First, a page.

Just curious, though, how many of our 44 Presidents do you think were not arrogant. I’ve often wondered what kind of personality it took to think that you should be the President of the U.S.

  2. I think you would have to be an arrogant person to run for any political office that involves policy making. The President that I would consider being the least arrogant in my lifetime, would be Harry Truman. His firing of General Mac Arthur probably required a certain degree of arrogance, what do you think?

  3. I agree on self confidence being virtually a requirement to run for higher office. It is a fine line between self confidence and arrogance. Once someone is the Prsident, it is a bit tough to “overstate one’s importance”.

    Over the years, I think almost all of the great President’s were arrogant. Virtually all the Founding Fathers, the Roosevelts, Kenndy, Reagan , LBJ (I am personally ambivalent about LBJ because of Viet Nam) could be catagorized as such. Some of weakest Presidents (Buchanan, Pierce, Harrison, Harding, Filmore – inoffensive personalities that made many friends) could be considered as not being arrogant. My pick for the least arrogant, in my lifetime, would be Ford, who really backed into the job by way of Agnew and then Nixon. I think Harry had plenty of self confidence.

    1. I had forgotten about Ford and I do agree with you. He is one of only three votes that I have ever lost for President.

      I guess that my ego is involved when I chose Harry, I had the priviledge of meeting him in person many, many years ago.

      1. Now that’s hard to believe or you missed voting quite a few times? You didn’t vote for Obama so that only leaves one othr loss since Truman. During that time we had JFK. LBJ, Carter and Clinton (twice). Assuming you didn’t vote for Clinton at least once, you voted for JFK, LBJ and Carter?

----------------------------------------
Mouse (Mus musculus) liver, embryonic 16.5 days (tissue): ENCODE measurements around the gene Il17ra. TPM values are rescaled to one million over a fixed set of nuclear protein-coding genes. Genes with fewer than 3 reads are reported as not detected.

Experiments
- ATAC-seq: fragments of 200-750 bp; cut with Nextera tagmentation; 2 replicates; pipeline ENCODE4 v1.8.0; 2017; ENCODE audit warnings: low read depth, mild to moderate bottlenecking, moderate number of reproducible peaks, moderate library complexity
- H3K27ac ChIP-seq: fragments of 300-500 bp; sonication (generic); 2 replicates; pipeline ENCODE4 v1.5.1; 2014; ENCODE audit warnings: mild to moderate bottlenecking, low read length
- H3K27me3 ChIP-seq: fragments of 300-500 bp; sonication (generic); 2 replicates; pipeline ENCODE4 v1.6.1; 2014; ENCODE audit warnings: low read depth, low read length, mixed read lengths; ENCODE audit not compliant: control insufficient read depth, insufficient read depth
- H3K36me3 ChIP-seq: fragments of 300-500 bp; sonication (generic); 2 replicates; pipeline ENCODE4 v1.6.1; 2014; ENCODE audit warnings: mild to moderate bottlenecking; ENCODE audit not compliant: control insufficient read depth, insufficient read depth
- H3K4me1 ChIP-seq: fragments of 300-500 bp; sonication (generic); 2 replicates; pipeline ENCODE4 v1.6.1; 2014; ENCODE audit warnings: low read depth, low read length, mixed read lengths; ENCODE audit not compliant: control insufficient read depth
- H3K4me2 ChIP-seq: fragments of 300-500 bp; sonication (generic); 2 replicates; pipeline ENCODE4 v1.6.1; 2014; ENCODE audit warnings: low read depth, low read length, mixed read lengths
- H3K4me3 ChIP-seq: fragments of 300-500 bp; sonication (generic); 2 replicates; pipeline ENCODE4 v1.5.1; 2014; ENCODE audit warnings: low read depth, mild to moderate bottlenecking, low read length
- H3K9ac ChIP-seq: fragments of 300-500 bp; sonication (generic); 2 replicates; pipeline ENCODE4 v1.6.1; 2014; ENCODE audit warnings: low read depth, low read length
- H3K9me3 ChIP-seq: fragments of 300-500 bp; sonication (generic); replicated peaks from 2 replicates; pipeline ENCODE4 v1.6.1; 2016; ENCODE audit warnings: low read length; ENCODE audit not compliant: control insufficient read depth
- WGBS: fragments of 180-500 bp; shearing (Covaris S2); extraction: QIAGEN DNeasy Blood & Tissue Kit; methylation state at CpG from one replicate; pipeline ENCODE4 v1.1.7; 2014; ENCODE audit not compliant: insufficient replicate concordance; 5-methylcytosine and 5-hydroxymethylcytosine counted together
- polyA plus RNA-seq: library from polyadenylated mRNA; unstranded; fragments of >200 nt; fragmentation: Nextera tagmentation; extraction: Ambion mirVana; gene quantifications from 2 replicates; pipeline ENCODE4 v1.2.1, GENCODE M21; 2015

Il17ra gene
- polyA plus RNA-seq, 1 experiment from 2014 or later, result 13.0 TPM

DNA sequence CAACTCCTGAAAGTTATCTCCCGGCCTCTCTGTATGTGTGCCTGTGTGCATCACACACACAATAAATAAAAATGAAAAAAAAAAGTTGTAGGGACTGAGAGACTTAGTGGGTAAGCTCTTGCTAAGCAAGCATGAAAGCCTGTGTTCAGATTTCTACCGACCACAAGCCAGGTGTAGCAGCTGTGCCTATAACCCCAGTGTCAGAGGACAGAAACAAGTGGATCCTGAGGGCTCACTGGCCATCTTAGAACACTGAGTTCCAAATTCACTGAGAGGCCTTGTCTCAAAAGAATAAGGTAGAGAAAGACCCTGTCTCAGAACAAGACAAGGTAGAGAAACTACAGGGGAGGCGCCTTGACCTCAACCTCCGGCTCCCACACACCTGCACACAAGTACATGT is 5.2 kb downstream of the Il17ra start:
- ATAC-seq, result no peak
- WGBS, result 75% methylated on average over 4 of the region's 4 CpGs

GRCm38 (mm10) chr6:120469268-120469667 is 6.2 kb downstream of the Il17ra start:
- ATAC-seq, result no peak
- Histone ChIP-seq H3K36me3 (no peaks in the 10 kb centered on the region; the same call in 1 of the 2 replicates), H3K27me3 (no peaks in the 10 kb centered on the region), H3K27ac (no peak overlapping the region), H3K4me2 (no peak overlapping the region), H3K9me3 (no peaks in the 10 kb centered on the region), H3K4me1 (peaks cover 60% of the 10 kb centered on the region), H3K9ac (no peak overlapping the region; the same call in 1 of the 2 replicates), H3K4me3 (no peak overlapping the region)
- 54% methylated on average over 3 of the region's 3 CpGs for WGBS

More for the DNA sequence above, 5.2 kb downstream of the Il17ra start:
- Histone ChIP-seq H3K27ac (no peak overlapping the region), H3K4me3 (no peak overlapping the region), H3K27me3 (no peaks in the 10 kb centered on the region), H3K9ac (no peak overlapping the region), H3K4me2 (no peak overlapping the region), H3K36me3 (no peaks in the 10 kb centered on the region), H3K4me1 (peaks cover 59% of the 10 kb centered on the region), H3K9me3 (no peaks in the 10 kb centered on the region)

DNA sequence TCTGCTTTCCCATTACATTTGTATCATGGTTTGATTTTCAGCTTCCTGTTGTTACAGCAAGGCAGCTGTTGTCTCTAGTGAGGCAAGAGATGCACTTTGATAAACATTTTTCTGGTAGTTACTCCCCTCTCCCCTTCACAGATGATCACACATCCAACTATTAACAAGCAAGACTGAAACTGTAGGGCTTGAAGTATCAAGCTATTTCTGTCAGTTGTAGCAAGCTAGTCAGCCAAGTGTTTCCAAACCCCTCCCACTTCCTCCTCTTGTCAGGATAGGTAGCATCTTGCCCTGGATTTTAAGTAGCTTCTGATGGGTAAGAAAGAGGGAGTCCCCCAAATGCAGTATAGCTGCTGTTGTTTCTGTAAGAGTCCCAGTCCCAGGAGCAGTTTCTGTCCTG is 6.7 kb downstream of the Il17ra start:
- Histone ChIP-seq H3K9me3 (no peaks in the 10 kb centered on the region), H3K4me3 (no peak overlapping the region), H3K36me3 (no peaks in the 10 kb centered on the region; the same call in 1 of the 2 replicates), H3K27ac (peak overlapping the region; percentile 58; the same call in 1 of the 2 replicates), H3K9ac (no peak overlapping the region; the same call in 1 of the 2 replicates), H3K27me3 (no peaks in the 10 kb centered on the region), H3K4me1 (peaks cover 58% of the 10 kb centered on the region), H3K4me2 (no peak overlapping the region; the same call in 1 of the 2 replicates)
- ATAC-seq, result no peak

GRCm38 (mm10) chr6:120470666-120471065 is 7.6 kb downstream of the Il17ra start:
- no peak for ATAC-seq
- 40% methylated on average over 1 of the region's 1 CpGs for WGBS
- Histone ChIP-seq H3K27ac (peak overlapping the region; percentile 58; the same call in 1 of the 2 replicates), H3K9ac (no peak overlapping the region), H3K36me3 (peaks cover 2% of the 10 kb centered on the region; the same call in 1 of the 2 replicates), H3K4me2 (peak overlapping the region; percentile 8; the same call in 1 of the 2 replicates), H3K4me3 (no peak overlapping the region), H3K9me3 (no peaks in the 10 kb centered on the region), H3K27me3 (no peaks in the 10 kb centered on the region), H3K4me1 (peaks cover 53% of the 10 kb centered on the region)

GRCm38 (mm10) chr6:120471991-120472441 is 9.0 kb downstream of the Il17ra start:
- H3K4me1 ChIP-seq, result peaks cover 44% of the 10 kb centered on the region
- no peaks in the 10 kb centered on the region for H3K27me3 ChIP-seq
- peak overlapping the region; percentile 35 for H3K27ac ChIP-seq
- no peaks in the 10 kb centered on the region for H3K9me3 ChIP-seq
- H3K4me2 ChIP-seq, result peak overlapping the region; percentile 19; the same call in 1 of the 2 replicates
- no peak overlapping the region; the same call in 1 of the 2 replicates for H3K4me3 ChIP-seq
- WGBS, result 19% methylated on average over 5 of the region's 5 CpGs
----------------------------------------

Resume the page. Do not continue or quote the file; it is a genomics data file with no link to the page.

1. My first vote was for Eisenhower in 52 followed by J.F.K., Johnson, Nixon, Bush, and Bush. The three I lost were Carter, Clinton and Obama.

          1. Hmm. You voted against Nixon in 1960 but for him in 68 and 72 (when we knew he was a crook). You voted for LBJ against Goldwater.

            You lost 4 though, since you voted against Clinton twice.

  4. Negative, I voted for Clinton in 96 but I hope my wife never finds out. After the mid-term election in 94, Clinton moved to the center and did a good job for he next six years. So, I have only lost three votes as I stated previously.

    1. Yes, I voted for J.F.K. over Nixon in 60 and yes, I voted for L.B.J. over Goldwater. After five years of Johnson, I would have voted for any Republican, it just happened to be Nixon. I can’t remember who ran against Nixon in 72 but apparently I figured Nixon would be the lesser of two evils.

        1. Thanks, I am going to sign off for now. When the Health Care Bill fails that President Obama, Pelozi and Reid are going to try to jam through against the wishes of the American people, I am sure Ed will have a cartoon and I will have the opportunity to stir the pot again.

          1. Take it easy – don’t watch too much Fox News.

            I’m not sure your definition of “jam through” is but don’t forget that two bill have already passed, one in the House and the Senate bill with 60 votes after over a year of debate.